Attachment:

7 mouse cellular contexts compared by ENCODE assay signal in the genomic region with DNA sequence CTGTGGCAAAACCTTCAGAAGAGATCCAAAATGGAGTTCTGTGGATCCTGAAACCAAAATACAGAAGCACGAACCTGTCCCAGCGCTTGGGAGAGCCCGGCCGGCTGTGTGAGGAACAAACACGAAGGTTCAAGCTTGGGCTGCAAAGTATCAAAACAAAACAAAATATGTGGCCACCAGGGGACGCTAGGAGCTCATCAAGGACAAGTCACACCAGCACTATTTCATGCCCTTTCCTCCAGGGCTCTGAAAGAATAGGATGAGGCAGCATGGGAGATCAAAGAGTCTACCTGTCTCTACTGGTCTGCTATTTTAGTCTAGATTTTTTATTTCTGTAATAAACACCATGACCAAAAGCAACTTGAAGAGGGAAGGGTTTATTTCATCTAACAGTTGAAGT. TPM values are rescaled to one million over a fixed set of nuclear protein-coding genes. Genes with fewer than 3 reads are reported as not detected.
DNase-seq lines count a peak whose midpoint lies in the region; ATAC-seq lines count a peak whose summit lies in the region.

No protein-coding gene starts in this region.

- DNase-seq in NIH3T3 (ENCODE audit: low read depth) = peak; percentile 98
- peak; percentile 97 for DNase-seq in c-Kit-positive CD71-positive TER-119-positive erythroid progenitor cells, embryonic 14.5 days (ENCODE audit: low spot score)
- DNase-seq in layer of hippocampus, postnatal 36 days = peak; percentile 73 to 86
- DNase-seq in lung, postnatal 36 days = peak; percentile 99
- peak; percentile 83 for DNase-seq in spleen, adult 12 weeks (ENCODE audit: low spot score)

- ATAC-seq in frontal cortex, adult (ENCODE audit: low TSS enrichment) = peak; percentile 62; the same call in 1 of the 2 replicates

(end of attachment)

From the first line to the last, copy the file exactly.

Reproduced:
7 mouse cellular contexts compared by ENCODE assay signal in the genomic region with DNA sequence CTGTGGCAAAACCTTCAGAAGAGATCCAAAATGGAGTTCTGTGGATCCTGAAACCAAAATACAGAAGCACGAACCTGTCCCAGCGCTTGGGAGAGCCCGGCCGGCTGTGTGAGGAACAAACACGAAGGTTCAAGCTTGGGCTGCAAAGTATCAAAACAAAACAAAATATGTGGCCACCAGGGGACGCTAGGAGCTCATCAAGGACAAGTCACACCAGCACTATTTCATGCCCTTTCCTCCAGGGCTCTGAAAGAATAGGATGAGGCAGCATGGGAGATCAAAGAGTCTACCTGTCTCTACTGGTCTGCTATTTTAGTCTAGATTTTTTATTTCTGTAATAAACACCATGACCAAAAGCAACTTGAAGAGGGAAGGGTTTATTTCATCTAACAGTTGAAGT. TPM values are rescaled to one million over a fixed set of nuclear protein-coding genes. Genes with fewer than 3 reads are reported as not detected.
DNase-seq lines count a peak whose midpoint lies in the region; ATAC-seq lines count a peak whose summit lies in the region.

No protein-coding gene starts in this region.

- DNase-seq in NIH3T3 (ENCODE audit: low read depth) = peak; percentile 98
- peak; percentile 97 for DNase-seq in c-Kit-positive CD71-positive TER-119-positive erythroid progenitor cells, embryonic 14.5 days (ENCODE audit: low spot score)
- DNase-seq in layer of hippocampus, postnatal 36 days = peak; percentile 73 to 86
- DNase-seq in lung, postnatal 36 days = peak; percentile 99
- peak; percentile 83 for DNase-seq in spleen, adult 12 weeks (ENCODE audit: low spot score)

- ATAC-seq in frontal cortex, adult (ENCODE audit: low TSS enrichment) = peak; percentile 62; the same call in 1 of the 2 replicates